One witness in the Mandy Hsiao case is Eric Hill — you might know that name from the widespread speculation during the #JessicaChambers case. Hill was #QuintonTellis' wife's cousin, and had dated Tellis' sister. Here's part of the 2016 arrest warrant. pic.twitter.com/bVU2pxTcnC
— Therese Apel (@TRex21) November 13, 2019
Quinton Tellis, who was tried twice in the 2014 murder of Panola County teen Jessica Chambers, is now facing trial in the case of the brutal stabbing death of a Taiwanese woman in Louisiana.
Ming-Chen Hsiao or “Mandy,” as her friends knew her, was dead for 10 days in the August heat before her body was found. She had been tortured to death through a series of non-lethal inside her apartment. Finally, when she had presumably given up the pin number to her bank card, she was fatally stabbed, authorities said.
Tellis’ court date in Hsaio’s case, after several continuances, now rests on October 24, 2022. He was granted a bench trial by storied Fourth Judicial District Court Judge Larry Jefferson. Jefferson gave Tellis a $300,000 bond in the case.
Jefferson made headlines in 2019 when, during the trial of a man accused of killing a 2-year-old child, he disregarded the jury’s verdict of second-degree murder and found the man guilty of negligent homicide. According to the Ouachita Citizen, the District Attorney’s office appealed the judge’s imposed verdict and the Second Circuit Court of Appeals in Shreveport overturned Jefferson’s ruling.
In Louisiana, the penalty for second-degree murder is life without parole, probation or suspension of sentence. Negligent homicide has a maximum sentence of five years.
Jefferson was rebuked by a State Supreme Court Justice who referenced his “arguably contemptuous ruling” in the case.
According to the Louisiana Voice, Jefferson had previously been removed from the bench during his tenure as a city court judge after being charged with four counts amounting to misuse of his authority. His license to practice law was not revoked, so he was eligible to run for a judicial position again.
Tellis was initially held without bond on a second-degree murder charge in Hsaio’s death, and he pleaded guilty in 2016 to unauthorized use of her debit card. He has pleaded not guilty to the murder charge.
The incidents of what happened there on Hsaio’s bedroom floor were detailed in a 2016 arrest warrant.
“After gaining possession of the debit card, he brutally murdered her by repeatedly stabbing her and letting her body rot and decompose until being discovered,” Detective Duane Cookson wrote in a statement included in Tellis’ Louisiana arrest warrant.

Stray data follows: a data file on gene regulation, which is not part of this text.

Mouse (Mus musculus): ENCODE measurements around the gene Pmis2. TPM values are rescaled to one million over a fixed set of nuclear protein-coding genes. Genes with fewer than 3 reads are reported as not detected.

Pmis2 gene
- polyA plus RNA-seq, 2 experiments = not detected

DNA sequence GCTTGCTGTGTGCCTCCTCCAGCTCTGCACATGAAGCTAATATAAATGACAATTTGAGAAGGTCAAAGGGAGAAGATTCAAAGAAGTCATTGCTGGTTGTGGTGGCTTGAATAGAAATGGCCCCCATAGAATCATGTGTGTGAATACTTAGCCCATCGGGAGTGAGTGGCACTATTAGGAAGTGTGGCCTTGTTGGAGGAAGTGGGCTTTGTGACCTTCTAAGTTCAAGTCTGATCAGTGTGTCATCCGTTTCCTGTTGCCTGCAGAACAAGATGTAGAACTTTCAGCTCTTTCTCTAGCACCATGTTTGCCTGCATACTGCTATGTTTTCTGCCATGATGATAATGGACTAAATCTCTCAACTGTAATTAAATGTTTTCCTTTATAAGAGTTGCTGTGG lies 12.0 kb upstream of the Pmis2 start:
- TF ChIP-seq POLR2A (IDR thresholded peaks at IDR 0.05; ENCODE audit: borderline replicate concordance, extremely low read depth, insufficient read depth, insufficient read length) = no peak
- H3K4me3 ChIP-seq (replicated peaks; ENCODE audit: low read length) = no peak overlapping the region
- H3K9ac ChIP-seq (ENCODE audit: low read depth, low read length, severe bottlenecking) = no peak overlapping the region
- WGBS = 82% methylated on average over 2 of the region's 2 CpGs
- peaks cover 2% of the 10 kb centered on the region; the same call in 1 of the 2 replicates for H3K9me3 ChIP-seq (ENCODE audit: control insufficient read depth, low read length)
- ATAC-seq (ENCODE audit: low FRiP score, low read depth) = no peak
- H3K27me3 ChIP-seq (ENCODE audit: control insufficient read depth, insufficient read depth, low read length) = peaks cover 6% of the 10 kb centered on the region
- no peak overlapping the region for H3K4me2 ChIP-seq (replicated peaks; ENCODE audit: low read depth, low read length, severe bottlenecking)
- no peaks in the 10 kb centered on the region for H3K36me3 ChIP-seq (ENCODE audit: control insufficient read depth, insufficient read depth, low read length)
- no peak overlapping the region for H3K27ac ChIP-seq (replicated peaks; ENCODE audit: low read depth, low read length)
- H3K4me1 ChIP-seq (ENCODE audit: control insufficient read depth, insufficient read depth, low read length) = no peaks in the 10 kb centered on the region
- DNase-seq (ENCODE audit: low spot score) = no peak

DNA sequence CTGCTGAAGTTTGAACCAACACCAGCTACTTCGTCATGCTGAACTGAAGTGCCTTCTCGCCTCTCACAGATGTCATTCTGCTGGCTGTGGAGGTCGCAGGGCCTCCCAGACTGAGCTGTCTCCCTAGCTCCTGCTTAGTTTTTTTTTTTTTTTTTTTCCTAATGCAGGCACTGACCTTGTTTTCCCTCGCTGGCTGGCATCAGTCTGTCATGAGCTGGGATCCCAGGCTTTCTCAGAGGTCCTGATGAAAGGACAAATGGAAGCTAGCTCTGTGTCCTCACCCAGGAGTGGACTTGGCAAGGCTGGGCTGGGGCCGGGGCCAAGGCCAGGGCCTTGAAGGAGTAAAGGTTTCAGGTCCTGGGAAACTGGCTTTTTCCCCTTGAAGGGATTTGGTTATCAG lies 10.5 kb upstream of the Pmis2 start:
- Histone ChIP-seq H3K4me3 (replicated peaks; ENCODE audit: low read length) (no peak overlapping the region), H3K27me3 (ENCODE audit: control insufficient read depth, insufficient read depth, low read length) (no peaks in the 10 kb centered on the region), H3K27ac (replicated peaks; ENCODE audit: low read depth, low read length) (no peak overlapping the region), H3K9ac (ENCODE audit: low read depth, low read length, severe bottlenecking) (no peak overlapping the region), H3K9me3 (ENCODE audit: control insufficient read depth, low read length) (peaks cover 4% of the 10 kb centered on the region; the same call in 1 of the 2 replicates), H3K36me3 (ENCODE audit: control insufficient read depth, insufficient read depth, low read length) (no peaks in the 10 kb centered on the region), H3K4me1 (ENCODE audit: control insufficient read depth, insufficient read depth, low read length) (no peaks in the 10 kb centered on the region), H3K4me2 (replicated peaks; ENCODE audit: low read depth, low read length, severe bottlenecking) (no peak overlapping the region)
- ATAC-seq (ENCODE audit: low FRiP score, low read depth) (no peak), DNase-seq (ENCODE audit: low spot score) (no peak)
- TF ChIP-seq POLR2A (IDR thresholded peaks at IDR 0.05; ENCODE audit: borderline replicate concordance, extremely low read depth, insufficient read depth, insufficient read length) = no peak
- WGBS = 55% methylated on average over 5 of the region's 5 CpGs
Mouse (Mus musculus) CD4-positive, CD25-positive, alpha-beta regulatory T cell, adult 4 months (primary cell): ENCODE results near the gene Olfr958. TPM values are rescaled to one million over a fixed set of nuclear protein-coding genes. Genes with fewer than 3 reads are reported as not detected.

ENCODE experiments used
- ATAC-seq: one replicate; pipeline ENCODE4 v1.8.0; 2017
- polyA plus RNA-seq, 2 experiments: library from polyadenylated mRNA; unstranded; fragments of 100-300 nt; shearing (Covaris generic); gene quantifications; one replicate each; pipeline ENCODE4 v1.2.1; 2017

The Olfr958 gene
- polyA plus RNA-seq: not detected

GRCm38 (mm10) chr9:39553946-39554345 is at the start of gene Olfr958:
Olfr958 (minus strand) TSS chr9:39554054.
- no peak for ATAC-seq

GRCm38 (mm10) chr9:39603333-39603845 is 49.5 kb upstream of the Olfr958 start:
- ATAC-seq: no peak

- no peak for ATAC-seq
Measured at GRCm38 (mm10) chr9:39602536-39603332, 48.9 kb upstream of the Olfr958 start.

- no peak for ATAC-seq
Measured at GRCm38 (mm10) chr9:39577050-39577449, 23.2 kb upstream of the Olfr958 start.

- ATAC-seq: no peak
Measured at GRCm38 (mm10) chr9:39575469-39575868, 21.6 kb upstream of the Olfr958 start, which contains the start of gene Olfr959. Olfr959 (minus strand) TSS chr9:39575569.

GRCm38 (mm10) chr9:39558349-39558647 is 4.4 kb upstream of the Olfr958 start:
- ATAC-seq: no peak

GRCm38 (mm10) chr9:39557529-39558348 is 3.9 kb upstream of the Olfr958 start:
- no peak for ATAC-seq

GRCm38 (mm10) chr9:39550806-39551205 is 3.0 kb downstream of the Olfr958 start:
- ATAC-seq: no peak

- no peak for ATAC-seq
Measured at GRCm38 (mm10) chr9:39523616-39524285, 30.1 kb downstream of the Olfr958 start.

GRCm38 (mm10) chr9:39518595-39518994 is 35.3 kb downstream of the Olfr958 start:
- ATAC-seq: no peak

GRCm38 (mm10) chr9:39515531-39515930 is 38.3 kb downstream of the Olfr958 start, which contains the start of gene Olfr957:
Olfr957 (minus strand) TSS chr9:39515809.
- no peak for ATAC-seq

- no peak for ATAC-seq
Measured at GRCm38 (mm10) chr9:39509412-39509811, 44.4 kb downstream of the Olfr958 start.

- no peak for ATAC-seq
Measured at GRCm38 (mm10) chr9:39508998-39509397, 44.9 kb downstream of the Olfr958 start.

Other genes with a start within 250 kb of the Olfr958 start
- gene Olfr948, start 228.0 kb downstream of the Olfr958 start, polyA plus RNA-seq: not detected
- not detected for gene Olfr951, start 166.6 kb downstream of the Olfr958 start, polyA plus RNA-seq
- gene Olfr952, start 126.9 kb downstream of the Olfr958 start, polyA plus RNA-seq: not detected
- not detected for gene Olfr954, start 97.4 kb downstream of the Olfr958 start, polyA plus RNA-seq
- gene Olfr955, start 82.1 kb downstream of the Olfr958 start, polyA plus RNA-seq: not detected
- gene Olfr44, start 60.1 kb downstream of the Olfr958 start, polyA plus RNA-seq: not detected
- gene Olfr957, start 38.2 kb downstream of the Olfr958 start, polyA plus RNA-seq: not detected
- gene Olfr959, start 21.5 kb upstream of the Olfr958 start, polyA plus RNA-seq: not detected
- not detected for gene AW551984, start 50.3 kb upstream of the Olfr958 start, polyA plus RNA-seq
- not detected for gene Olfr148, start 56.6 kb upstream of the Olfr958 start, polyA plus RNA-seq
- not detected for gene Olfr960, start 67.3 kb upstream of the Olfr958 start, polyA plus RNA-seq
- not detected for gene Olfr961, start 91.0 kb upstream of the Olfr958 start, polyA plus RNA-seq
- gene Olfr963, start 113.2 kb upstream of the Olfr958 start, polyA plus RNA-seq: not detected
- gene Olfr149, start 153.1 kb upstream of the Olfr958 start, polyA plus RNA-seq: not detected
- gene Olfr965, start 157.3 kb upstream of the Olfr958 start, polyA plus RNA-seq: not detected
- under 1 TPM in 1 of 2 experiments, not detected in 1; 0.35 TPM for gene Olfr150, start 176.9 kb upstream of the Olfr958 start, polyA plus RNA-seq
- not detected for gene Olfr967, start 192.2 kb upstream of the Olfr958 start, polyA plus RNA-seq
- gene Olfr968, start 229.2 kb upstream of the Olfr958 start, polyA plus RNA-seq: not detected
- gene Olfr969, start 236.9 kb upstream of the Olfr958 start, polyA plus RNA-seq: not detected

Hsaio died on or around July 29, 2015, and her body was found Aug. 8, which was Tellis’ wedding day.
Police say Tellis and Hsiao were seen together on a WalMart security video. A neighbor noticed a man who gave her a “creepy feeling” and gave the license plate to police. That man, later identified as Tellis, had been to Hsiao’s apartment both July 27 and 28 and the two had been arguing, the neighbor said.
Authorities said in the 2016 warrant that someone had attempted to clean the crime scene, leaving no suspect DNA there in Hsiao’s apartment, but authorities said the data trail and witness statements were enough to arrest him.
There was also a $.07 charge on Hsaio’s credit card, and the receipt was found in Tellis’ apartment.
Search warrants for phone and bank records showed calls to Hsiao’s bank from Tellis’ phone on the day she died, and GPS records showed Tellis “more than likely was inside (Hsiao’s) apartment.” There were also withdrawals from a Vicksburg ATM with phone records and statements that show Tellis and Jackson were there that day.
Police also found a pair of tennis shoes they believed to belong to Tellis, and they had been spray-painted white. Underneath that spray paint were dark stains that police believed to be blood.
Tellis’ fiancee/wife told police that he stayed home to watch her children, and otherwise he was with her cousin, Eric Hill.
Hill gave a statement that he later recanted to police that a man told him that he had stabbed Hsaio until she gave up the PIN number to her debit card. He picked a man named Curtis Lemons out of a lineup, but would not initial it. Shown a lineup that included Tellis, he denied that he knew anyone in any of the pictures.
Hill told police that he was told Hsiao was stabbed and sliced in various ways meant to inflict pain until she gave up the PIN, according to court documents. Not all the wounds were meant to kill her, he said. Those details had not yet been released, police said.
Lemons was investigated and cleared. When police told Hill they knew he was Jackson’s cousin and frequently hung out with Tellis, Hill changed his story and admitted it was Tellis who told him the story.
He then allegedly admitted he and Tellis were telling “war stories” about their criminal histories, trying to one-up each other. Tellis allegedly told him about robbing a woman of her credit cards, beating her, and stabbing her multiple times.
Both trials for Chambers’ burning death resulted in hung juries based on testimony from local firefighters. The first responders testified that they thought they heard Chambers say “Eric” or “Derrick” was responsible for her death. Questions still linger among people close to that case about whether the collective testimony given by all the firefighters was entirely accurate, especially after medical witnesses testified Chambers would not have been able to make clear words due to her airway burns.
Panola County District Attorney John Champion said of Tellis in a 2019 interview: “I mean he’s as dangerous a criminal as I’ve ever dealt with, 26 years, I mean he’s as dangerous as there is. So it’s very important that either Louisiana get him convicted or we get him convicted.”
This story has been edited to reflect that on August 29, 2022, the case was continued again to October 24, 2022.